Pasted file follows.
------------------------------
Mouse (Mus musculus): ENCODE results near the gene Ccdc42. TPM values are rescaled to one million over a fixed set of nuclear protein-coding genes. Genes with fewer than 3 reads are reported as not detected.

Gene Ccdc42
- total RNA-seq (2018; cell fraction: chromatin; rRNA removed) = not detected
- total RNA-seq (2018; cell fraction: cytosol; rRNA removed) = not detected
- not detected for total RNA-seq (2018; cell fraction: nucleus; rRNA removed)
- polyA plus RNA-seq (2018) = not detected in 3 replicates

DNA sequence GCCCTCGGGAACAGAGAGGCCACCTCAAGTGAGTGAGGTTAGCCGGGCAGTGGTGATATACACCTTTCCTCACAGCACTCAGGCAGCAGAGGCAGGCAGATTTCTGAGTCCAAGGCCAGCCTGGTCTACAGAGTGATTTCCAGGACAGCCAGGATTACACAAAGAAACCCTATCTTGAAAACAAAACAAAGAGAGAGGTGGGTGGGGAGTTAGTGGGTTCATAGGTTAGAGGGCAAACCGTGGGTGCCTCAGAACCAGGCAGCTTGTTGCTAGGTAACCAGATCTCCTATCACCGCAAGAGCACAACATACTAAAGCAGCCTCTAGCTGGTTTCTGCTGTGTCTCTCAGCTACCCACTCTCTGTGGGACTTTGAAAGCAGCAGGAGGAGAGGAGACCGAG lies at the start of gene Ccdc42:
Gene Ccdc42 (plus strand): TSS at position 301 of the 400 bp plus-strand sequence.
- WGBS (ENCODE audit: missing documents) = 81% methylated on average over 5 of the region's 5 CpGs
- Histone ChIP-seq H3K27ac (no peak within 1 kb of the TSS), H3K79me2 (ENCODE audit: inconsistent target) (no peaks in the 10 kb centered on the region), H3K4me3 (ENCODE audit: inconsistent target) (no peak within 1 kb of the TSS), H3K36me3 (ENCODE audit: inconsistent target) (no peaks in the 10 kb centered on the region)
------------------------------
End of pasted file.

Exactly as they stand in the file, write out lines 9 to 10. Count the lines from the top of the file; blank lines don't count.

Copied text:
- WGBS (ENCODE audit: missing documents) = 81% methylated on average over 5 of the region's 5 CpGs
- Histone ChIP-seq H3K27ac (no peak within 1 kb of the TSS), H3K79me2 (ENCODE audit: inconsistent target) (no peaks in the 10 kb centered on the region), H3K4me3 (ENCODE audit: inconsistent target) (no peak within 1 kb of the TSS), H3K36me3 (ENCODE audit: inconsistent target) (no peaks in the 10 kb centered on the region)